Gigi Sohn, President Joe Biden’s pick to fill a long-vacant seat on the Federal Communications Commission, said in a hearing that the Federal Communications Commission (FCC) can still rule on net neutrality despite a recent, potentially major Supreme Court hurdle.
During Sohn’s hearing before the Senate Commerce Committee Tuesday, Senator Eric Schmitt (R-Mo.) asked her about a recent Supreme Court ruling that might affect the FCC’s ability to reinstate net neutrality, one of Sohn’s top priorities if approved.
In July, the Supreme Court decided a case between the Environmental Protection Agency and West Virginia over coal emissions that restricted the federal agency’s ability to make bold, unilateral rules, saying the power must be derived from Congress.
That ruling came after Sohn’s first confirmation hearing in 2022, when she said that the FCC had the authority to reinstate net neutrality if Congress didn’t act. In the year since Sohn’s first hearing, Congress has yet to take any action on net neutrality.
If Sohn were approved to the FCC, it would have a Democratic majority and be able to pass net neutrality rules with a 3-2 majority, one of Biden’s stated priorities when he campaigned for president.
At its core, net neutrality would mean that all internet service providers (ISPs) would be forced to treat all data and traffic equally without discrimination in favor of or against any one application or user. It would create strict rules against ISPs throttling internet service or offering paid prioritization of internet traffic.
The Supreme Court found that while the EPA may makes “unheralded” use of authority, it must be “acting pursuant to a clear delegation from that representative body.”
Schmitt and Sohn engaged in a somewhat tense exchange and Schmitt repeatedly narrowed his line of questioning in order to get Sohn to give a short answer.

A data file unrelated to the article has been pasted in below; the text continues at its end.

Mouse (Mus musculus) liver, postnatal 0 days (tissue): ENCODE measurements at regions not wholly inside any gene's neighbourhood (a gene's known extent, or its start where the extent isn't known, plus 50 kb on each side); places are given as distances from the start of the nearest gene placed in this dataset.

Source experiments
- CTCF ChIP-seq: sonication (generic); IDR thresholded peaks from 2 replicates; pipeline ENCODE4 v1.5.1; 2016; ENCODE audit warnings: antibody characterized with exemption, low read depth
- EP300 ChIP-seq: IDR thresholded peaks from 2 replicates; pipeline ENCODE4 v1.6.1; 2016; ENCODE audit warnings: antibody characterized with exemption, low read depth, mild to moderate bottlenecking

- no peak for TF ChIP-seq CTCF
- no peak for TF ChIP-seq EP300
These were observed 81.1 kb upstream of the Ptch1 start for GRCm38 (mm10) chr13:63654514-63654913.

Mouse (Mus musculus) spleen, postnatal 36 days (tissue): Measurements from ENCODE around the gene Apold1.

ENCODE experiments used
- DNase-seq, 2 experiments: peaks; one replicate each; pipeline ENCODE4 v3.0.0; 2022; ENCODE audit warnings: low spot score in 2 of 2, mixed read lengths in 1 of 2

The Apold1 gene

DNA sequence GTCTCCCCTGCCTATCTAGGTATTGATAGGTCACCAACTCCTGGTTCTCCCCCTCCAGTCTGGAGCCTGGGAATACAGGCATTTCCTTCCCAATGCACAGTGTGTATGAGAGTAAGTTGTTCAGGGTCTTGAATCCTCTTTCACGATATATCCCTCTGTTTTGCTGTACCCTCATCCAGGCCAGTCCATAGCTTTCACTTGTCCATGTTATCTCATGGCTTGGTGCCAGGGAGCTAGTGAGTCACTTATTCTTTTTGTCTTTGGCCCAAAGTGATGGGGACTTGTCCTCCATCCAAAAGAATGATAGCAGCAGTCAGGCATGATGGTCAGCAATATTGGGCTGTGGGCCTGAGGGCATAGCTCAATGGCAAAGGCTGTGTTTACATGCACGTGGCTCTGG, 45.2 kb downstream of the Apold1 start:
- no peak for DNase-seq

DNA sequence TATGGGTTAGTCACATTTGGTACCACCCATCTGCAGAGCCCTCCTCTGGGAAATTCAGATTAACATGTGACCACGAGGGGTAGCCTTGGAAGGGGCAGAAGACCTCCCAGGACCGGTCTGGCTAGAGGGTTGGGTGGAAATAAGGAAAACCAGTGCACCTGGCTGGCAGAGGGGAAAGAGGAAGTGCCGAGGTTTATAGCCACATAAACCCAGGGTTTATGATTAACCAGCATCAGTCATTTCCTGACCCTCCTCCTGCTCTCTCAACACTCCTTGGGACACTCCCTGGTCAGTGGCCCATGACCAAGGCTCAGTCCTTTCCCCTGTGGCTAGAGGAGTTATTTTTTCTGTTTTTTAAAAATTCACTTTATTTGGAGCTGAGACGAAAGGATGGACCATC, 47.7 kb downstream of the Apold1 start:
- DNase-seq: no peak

“Do you believe you can act on net neutrality if Congress doesn’t act?” Schmitt said.
Sohn said she believes they can.
“I believe the FCC can and has the authority to act, it doesn’t mean it won’t be challenged and the West Virginia case is going to be a challenge for net neutrality rules,” Sohn said.
Sohn was then grilled by Schmitt for saying she and the FCC could defy Supreme Court precedent.
“Let’s add another thing to the list of reasons you should not be confirmed,” he said. “It appears to me that regardless of what the law says, regardless of what the Supreme Court of the United States precedent is, that you think you can act on issues of major economic significance or political significance just because you’re frustrated Congress hasn’t.”
However, given the FCC has previously reinstated net neutrality, it might not be considered an “unheralded” act by the agency.
Sohn also responded that she believes that the 2005 National Cable & Telecommunications Ass’n v. Brand X Internet Services Supreme Court case allows the FCC to regulate broadband.
“The Brand X case says that the FCC has the authority to decide whether broadband is a telecommunications service and an information service, and that’s kind of the crux of net neutrality,” Sohn said. “Now, whether the FCC could actually adopt net neutrality rules, I think that’s a more difficult question I’ll be honest with you.”
Sohn is in her third round of confirmation hearings after she was nominated by Biden. In 2022, she endured a slow-moving Democratic Congress and attacks from Republicans who stonewalled her nomination, forcing Biden to re-up her in 2023.